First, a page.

HMRC like all large enterprises publishes an annual report and accounts. Read our review on what has been an eventful period.
HMRC is a public body however, similarly to all large enterprises, it publishes an annual report and accounts. Spanning over 300 pages, the document offers a cornucopia of information to digest even during the most uneventful of times – and we can all agree that the period 1 April 2020 to 31 March 2021 covered by the latest set of accounts has been anything but uneventful. From the ongoing initiatives around Making Tax Digital to novel challenges on the heels of the UK’s exit from EU, throw a global pandemic into the mix and the year has truly been one for the history books.
Perhaps never before has the importance of a nimble yet trusted tax administration system been so great in our lifetimes. It really is at the moment with rapidly evolving societal and macroeconomic landscapes – a need also recognised by HM Treasury and evidenced by its £200 million investment in supporting projects to execute on this vision, as revealed in the March 2021 Budget.
True to form, in the words of Chief Executive and First Permanent Secretary, Jim Harra, the Revenue “got on with business” during these exceptional times, responding to the unprecedented circumstances and demands imposed by the global pandemic – and doing much of it from kitchen tables and make-shift home offices (a tale all too familiar to most office-based workers these days).
HMRC was pivotal to the government’s response to the pandemic, with 11.5 million jobs supported through the Coronavirus Job Retention Scheme (through 31 March 2021), and a further 2.7 million individuals supported by the Self-Employment Income Support Scheme.
Naturally, the annual report also makes note of HMRC’s performance on its core purpose – namely, revenue collection for the purpose of funding public services – bringing in a total of £608.8 billion of tax revenues (lower than the £636.7 billion collected in the previous financial year, but an over-performance on initial forecasts at the start of the pandemic).
Unsurprisingly, HMRC’s debt balance increased as the COVID-19 pandemic progressed, with it holding circa £57.5 billion of debt at fiscal year-end, a whopping £35 billion increase on the prior year. Whilst a large chunk of the debt in question is attributable to the government’s choices to support the economy, tax avoidance is a contributor. To that end, compliance action remained at the forefront of the Revenue’s priorities even amidst the multipronged COVID-19 response, bringing with it a recruitment drive for compliance officers across all departments, as well as the redeployment of staff in the most critically affected areas. Compliance yield did reduce by £6.5 billion YoY, but it is sure to remain a focal point for the foreseeable future as HMRC continues to take measures in tackling tax evasion and avoidance schemes and promoters, and other forms of non-compliance.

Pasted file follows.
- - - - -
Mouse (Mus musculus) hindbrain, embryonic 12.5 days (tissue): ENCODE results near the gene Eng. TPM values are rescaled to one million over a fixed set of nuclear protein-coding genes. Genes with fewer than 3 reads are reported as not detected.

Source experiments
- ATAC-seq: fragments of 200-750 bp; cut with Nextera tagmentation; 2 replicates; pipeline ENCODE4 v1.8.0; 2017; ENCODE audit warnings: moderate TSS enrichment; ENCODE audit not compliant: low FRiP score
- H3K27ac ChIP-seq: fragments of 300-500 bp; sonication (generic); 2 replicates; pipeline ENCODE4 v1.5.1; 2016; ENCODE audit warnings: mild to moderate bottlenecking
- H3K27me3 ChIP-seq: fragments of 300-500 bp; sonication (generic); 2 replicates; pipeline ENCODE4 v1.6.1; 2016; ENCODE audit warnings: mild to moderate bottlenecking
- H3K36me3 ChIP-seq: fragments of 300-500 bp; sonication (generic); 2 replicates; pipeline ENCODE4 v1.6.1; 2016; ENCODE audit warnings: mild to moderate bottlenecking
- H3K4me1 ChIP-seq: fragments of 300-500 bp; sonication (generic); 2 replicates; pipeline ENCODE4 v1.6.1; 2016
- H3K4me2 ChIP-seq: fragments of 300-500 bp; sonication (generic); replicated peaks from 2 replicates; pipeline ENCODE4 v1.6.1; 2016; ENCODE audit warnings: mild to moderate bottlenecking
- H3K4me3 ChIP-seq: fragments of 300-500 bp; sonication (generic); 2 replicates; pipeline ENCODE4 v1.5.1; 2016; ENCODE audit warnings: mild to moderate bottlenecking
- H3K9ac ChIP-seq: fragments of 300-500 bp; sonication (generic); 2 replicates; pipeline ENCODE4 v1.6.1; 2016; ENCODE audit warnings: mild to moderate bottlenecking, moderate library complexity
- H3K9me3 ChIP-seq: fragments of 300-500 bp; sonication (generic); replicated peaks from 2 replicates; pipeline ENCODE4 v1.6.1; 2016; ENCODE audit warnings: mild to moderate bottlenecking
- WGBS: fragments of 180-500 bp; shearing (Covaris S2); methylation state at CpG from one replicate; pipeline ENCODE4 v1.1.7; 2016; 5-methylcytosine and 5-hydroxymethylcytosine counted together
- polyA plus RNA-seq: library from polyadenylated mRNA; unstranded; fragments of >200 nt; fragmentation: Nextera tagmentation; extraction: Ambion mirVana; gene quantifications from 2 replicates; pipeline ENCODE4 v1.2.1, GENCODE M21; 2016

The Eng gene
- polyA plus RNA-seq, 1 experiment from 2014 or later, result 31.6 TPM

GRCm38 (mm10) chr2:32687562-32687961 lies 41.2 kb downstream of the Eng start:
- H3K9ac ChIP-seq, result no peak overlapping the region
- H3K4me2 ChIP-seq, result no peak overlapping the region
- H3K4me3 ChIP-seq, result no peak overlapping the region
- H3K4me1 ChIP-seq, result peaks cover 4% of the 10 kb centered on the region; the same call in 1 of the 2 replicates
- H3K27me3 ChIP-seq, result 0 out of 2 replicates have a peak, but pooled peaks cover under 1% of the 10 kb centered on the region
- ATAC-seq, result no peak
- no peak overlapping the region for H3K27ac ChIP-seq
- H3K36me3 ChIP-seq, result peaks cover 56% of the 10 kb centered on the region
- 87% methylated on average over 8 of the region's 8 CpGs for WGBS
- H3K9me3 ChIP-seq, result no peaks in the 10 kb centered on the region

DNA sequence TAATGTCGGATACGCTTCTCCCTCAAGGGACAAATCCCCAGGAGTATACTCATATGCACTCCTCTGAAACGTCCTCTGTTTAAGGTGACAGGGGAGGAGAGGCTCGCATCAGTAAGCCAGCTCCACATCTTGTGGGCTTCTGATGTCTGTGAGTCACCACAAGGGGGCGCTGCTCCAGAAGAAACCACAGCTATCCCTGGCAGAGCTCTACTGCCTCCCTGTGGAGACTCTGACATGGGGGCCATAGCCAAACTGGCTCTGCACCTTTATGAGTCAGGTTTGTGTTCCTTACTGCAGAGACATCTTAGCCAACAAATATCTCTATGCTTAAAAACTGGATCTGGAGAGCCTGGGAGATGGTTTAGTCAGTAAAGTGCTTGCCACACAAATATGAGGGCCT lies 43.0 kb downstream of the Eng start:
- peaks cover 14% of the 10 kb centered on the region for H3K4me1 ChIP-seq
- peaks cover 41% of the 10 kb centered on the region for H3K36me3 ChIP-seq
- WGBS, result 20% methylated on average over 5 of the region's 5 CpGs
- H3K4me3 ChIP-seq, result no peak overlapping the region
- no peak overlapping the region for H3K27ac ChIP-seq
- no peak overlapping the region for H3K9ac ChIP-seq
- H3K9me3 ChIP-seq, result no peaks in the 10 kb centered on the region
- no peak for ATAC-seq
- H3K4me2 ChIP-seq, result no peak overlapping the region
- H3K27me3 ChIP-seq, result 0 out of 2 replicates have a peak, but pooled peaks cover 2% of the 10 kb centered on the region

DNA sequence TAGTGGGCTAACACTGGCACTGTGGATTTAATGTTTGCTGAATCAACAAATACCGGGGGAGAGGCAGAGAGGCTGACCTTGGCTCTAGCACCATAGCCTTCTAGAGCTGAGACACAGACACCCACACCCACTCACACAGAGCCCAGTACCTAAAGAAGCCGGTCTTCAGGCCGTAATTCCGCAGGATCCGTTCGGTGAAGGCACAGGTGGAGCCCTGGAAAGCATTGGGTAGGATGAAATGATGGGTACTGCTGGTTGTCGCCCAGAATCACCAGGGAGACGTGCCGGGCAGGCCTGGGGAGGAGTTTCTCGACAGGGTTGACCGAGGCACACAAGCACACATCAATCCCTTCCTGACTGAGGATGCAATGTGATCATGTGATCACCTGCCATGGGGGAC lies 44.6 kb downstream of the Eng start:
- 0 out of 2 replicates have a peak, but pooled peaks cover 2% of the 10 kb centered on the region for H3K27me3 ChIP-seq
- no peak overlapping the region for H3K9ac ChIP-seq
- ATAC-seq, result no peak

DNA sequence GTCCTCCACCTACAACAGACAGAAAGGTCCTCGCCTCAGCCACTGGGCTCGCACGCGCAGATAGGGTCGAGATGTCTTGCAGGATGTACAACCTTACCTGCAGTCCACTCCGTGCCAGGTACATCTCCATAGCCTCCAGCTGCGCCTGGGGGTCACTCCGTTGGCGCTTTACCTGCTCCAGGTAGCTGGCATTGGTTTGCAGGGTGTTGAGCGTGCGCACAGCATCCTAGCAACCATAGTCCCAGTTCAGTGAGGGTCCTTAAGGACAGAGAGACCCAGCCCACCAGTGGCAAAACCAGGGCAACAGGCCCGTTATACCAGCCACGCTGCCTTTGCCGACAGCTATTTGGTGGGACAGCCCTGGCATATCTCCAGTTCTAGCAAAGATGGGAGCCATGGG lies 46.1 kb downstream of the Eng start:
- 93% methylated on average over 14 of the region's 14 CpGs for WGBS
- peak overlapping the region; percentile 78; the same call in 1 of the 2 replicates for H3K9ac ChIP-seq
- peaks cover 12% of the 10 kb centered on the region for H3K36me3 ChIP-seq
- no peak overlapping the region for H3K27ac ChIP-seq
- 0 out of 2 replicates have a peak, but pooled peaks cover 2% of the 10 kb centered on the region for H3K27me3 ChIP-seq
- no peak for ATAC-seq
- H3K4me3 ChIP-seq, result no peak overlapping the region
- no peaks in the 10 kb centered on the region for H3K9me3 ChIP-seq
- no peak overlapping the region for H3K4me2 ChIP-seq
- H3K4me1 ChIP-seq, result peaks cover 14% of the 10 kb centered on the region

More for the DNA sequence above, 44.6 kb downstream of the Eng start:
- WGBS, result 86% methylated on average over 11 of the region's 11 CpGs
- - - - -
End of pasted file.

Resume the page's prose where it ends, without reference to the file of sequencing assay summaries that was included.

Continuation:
These measures will invariably include continued scrutiny on the R&D space, particularly given the government’s ongoing efforts to maintain its current commitment of R&D investment targeted to equal £22 billion by 2026/27. If achieved, this will increase public investment in R&D from 0.7% of GDP to 1.1% by the end of this Parliament, compared to 1% in France and 0.7% in the USA. HMRC is also increasing its focus on the legitimacy of R&D Tax Relief claims, which will almost certainly continue to manifest in further compliance checks across all industries and sectors. In the report and accounts, HMRC highlighted the increased levels of ‘error and fraud’ in R&D claims observed during the year ending 31 March 2021. These are estimated at 3.6% of the total value of claims submitted – and as high as 5.5% of SME claimants – at a cost of c.£336m to the taxpayer. Businesses claiming R&D should also be aware that, as a direct reaction to the recent influx of fraudulent claims, HMRC recruited an additional 100 inspectors last November. These individuals were hired to focus exclusively on reviewing R&D claims, so it is more important than ever that businesses partner with a trusted and experienced adviser on their claim process.
Finally, you may wonder how much it actually costs to run this revenue collection and compliance machine which touches the lives of virtually every individual and business in the country. HMRC’s annual report and accounts reveals that the cost is just under 60p in the pound.
Insights from Elena Karadzhova, Head of Tax , Leyton UK
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